Posted: July 31, 2017 Filed under: Art & Culture, Entertainment, History, Mediasphere | Tags: 1940s, 1950s, Radio, technology, vintage
Great website focusing on the design and history of pocket transistor radios manufactured between 1954 and 1965.
Source: ROCKET RADIO MG-306
Posted: December 22, 2016 Filed under: Mediasphere, Politics, White House | Tags: Audio, Diane Rehm, Donald Trump, Executive Action, Executive Powers, media, news, NPR, Phone and Pen, President-elect Donald Trump, Radio
Posted: June 13, 2015 Filed under: Mediasphere, Politics, Think Tank | Tags: Austin Texas, Ben Domenech, College football, drugs, King v. Burwell, Mollie Hemingway, Open carry in the United States, Rachel Dolenzal, Radio, Sex Advice, Supreme Court, Texas, Texas Public Policy Foundation, The Federalist
…Later the Texas policy expert explained the competing liberal and conservative visions implicit in the King v. Burwell Supreme Court Case.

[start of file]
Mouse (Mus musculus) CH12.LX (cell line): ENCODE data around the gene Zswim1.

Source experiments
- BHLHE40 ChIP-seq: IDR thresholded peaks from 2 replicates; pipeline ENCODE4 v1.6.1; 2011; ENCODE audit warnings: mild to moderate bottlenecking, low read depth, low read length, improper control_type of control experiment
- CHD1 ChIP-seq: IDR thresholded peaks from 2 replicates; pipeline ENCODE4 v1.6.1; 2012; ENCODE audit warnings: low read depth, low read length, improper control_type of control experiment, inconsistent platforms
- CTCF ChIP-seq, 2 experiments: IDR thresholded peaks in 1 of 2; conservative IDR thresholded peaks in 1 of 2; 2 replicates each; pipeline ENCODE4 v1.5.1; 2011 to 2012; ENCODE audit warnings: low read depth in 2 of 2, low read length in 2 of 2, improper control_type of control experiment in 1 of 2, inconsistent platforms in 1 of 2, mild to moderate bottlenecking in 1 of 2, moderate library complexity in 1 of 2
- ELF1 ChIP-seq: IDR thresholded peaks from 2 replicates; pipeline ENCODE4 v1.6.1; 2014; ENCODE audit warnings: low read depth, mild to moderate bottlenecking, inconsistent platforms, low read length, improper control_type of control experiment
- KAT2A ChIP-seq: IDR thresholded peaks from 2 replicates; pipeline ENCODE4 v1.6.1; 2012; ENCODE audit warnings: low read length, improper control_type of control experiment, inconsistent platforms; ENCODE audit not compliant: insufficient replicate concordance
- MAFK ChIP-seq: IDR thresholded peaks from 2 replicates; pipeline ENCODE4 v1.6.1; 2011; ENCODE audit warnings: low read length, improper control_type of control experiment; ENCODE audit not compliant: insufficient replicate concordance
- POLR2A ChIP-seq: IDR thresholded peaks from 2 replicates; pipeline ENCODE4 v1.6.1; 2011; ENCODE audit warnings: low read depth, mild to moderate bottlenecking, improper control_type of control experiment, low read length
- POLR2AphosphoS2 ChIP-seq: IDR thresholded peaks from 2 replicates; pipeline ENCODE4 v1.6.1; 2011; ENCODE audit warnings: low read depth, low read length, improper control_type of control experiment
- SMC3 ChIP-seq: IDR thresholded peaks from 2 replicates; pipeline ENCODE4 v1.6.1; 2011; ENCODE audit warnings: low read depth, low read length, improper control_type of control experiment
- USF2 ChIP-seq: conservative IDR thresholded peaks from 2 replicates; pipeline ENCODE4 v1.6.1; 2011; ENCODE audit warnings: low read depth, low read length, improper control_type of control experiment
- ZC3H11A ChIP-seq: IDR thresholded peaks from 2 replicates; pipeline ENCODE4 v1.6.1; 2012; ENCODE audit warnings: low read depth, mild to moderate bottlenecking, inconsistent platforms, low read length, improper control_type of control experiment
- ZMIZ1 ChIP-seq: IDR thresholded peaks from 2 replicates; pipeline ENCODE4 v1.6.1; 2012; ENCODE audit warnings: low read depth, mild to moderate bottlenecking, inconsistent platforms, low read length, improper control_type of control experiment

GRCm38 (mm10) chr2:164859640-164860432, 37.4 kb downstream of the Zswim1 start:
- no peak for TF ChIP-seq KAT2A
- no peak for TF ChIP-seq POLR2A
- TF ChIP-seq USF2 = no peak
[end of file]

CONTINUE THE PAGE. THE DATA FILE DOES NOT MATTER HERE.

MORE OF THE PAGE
Senior Federalist Writer, Rich Cromwell also joined the program to highlight his and Mollie’s new sex column.
You can listen here
The Federalist Radio Hour
Posted: December 15, 2014 Filed under: Art & Culture | Tags: Ann Perkins, Black hair, design, Entertainment Weekly, graphics, Illustration, media, Podcast, R. Kikuo Johnson, Radio, Television
Illustration by R. Kikuo Johnson for an Entertainment Weekly article on the rise of the serial podcast, November 26, 2014.
Posted: April 7, 2014 Filed under: Censorship, Mediasphere, U.S. News | Tags: Andrew Johnson, Ed Schultz, Health, MSNBC, Patient Protection and Affordable Care Act, Politics, Radio, Schultz
If your computer volume is up and unsuspecting people are standing nearby, you might want to adjust the volume before hitting “play” on this YouTube clip. Schultz lets it rip.
From NRO‘s Andrew Johnson:
Censors failed to bleep out Ed Schultz’s profane outburst on his radio show when the MSNBC host lashed out at a caller during a heated discussion.
“I hope that they didn’t go out — did we catch that one? I need some direction! Did we catch that one? Yes or no?”
The fiery caller accused Schultz of “fascism” and for “capitulating” to people who are benefiting from the worsening state of affairs, prompting Schultz to say he hoped that caller didn’t “have a stroke…”(read more)
National Review Online